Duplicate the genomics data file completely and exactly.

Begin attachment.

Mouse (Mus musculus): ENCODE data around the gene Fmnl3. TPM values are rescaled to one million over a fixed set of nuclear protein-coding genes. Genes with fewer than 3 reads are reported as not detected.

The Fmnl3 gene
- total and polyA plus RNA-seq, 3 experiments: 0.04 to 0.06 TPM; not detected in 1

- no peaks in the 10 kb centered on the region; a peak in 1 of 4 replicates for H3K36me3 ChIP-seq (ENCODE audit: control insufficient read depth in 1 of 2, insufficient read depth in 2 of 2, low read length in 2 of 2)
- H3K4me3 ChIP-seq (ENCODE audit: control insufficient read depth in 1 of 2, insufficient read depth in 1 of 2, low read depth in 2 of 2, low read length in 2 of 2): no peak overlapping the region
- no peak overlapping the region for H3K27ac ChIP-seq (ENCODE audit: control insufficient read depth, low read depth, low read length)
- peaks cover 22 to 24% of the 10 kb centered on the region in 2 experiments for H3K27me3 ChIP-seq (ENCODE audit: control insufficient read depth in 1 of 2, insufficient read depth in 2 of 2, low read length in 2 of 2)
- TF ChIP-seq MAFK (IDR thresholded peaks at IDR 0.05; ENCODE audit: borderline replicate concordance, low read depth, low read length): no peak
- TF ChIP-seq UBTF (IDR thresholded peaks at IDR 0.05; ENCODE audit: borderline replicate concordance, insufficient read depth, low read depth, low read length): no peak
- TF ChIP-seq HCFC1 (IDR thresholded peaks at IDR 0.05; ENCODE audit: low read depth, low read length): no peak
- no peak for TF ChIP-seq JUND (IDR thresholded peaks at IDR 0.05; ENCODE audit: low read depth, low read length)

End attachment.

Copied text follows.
Mouse (Mus musculus): ENCODE data around the gene Fmnl3. TPM values are rescaled to one million over a fixed set of nuclear protein-coding genes. Genes with fewer than 3 reads are reported as not detected.

The Fmnl3 gene
- total and polyA plus RNA-seq, 3 experiments: 0.04 to 0.06 TPM; not detected in 1

- no peaks in the 10 kb centered on the region; a peak in 1 of 4 replicates for H3K36me3 ChIP-seq (ENCODE audit: control insufficient read depth in 1 of 2, insufficient read depth in 2 of 2, low read length in 2 of 2)
- H3K4me3 ChIP-seq (ENCODE audit: control insufficient read depth in 1 of 2, insufficient read depth in 1 of 2, low read depth in 2 of 2, low read length in 2 of 2): no peak overlapping the region
- no peak overlapping the region for H3K27ac ChIP-seq (ENCODE audit: control insufficient read depth, low read depth, low read length)
- peaks cover 22 to 24% of the 10 kb centered on the region in 2 experiments for H3K27me3 ChIP-seq (ENCODE audit: control insufficient read depth in 1 of 2, insufficient read depth in 2 of 2, low read length in 2 of 2)
- TF ChIP-seq MAFK (IDR thresholded peaks at IDR 0.05; ENCODE audit: borderline replicate concordance, low read depth, low read length): no peak
- TF ChIP-seq UBTF (IDR thresholded peaks at IDR 0.05; ENCODE audit: borderline replicate concordance, insufficient read depth, low read depth, low read length): no peak
- TF ChIP-seq HCFC1 (IDR thresholded peaks at IDR 0.05; ENCODE audit: low read depth, low read length): no peak
- no peak for TF ChIP-seq JUND (IDR thresholded peaks at IDR 0.05; ENCODE audit: low read depth, low read length)